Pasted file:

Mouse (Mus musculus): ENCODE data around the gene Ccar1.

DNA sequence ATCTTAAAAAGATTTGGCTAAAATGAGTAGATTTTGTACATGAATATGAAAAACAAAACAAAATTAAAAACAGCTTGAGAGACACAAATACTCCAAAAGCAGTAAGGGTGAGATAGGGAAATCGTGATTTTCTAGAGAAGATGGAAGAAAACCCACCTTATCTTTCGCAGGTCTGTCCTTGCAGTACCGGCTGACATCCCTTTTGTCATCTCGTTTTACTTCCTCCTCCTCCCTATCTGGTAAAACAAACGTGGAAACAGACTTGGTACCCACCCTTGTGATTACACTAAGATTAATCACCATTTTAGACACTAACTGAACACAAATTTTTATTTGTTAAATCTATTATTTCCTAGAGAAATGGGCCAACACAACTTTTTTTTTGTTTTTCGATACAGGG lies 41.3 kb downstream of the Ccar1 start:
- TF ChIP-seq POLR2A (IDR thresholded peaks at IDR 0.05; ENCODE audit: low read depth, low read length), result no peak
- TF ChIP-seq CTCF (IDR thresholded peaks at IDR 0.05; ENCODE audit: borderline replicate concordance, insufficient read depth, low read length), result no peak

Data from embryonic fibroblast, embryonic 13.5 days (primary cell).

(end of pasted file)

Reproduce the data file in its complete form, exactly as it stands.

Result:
Mouse (Mus musculus): ENCODE data around the gene Ccar1.

DNA sequence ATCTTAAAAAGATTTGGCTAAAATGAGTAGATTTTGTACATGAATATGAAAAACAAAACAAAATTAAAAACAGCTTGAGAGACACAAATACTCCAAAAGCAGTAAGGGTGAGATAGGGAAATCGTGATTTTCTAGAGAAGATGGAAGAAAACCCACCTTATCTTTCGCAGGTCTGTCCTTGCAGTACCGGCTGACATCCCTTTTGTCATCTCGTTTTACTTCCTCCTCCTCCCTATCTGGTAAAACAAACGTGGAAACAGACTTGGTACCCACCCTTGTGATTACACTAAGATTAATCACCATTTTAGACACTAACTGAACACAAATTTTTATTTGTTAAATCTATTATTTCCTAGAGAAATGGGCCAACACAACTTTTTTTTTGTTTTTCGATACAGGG lies 41.3 kb downstream of the Ccar1 start:
- TF ChIP-seq POLR2A (IDR thresholded peaks at IDR 0.05; ENCODE audit: low read depth, low read length), result no peak
- TF ChIP-seq CTCF (IDR thresholded peaks at IDR 0.05; ENCODE audit: borderline replicate concordance, insufficient read depth, low read length), result no peak

Data from embryonic fibroblast, embryonic 13.5 days (primary cell).